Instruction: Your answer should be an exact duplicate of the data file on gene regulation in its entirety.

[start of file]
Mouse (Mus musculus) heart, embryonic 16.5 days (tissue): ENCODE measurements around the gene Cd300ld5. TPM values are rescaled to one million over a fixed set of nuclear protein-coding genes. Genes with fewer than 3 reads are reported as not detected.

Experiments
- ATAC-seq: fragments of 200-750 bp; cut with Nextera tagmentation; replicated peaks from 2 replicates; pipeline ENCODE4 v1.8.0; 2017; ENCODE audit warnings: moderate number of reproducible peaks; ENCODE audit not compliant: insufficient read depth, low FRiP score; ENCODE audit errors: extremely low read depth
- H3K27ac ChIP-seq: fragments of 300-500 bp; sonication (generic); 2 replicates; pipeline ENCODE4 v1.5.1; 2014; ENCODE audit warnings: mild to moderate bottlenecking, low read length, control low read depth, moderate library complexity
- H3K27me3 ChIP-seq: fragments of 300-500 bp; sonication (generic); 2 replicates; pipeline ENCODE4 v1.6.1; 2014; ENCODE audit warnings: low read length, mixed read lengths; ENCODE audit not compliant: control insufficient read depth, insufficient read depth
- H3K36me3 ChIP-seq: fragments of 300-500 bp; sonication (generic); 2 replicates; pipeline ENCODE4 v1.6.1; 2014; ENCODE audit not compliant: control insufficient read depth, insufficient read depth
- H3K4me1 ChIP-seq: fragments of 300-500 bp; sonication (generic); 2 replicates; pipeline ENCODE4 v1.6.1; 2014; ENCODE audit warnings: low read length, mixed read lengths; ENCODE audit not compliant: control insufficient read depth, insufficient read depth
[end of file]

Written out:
Mouse (Mus musculus) heart, embryonic 16.5 days (tissue): ENCODE measurements around the gene Cd300ld5. TPM values are rescaled to one million over a fixed set of nuclear protein-coding genes. Genes with fewer than 3 reads are reported as not detected.

Experiments
- ATAC-seq: fragments of 200-750 bp; cut with Nextera tagmentation; replicated peaks from 2 replicates; pipeline ENCODE4 v1.8.0; 2017; ENCODE audit warnings: moderate number of reproducible peaks; ENCODE audit not compliant: insufficient read depth, low FRiP score; ENCODE audit errors: extremely low read depth
- H3K27ac ChIP-seq: fragments of 300-500 bp; sonication (generic); 2 replicates; pipeline ENCODE4 v1.5.1; 2014; ENCODE audit warnings: mild to moderate bottlenecking, low read length, control low read depth, moderate library complexity
- H3K27me3 ChIP-seq: fragments of 300-500 bp; sonication (generic); 2 replicates; pipeline ENCODE4 v1.6.1; 2014; ENCODE audit warnings: low read length, mixed read lengths; ENCODE audit not compliant: control insufficient read depth, insufficient read depth
- H3K36me3 ChIP-seq: fragments of 300-500 bp; sonication (generic); 2 replicates; pipeline ENCODE4 v1.6.1; 2014; ENCODE audit not compliant: control insufficient read depth, insufficient read depth
- H3K4me1 ChIP-seq: fragments of 300-500 bp; sonication (generic); 2 replicates; pipeline ENCODE4 v1.6.1; 2014; ENCODE audit warnings: low read length, mixed read lengths; ENCODE audit not compliant: control insufficient read depth, insufficient read depth